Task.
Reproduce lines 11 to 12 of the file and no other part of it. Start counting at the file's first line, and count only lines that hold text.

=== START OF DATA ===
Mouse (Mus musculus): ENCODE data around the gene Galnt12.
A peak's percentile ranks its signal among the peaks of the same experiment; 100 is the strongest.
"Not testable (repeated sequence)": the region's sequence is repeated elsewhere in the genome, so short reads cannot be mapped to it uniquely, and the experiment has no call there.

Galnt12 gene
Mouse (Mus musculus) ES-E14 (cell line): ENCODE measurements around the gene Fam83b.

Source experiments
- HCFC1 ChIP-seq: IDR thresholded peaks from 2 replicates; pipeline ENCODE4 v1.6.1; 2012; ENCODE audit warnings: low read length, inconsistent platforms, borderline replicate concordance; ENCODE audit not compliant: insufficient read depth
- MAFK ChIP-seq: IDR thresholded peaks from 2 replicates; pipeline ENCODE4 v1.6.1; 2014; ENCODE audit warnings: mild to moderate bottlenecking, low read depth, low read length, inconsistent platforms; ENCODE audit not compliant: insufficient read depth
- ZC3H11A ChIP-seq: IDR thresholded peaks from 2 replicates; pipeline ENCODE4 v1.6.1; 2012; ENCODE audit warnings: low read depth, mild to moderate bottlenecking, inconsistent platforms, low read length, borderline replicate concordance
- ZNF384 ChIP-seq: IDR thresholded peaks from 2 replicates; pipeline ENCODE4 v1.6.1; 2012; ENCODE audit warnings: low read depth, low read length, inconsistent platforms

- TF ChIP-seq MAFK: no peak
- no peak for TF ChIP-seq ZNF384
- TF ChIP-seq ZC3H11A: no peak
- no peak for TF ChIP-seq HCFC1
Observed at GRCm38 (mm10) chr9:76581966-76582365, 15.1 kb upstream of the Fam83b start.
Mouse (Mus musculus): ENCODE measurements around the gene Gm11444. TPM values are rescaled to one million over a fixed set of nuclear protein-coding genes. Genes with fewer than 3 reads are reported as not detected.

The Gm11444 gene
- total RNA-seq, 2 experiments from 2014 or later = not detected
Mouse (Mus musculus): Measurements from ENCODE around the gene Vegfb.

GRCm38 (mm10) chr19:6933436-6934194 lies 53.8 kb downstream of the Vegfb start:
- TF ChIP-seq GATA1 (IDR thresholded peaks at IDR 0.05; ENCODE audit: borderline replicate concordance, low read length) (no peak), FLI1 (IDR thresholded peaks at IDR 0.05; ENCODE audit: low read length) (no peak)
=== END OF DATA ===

- TF ChIP-seq MAFK: no peak
- no peak for TF ChIP-seq ZNF384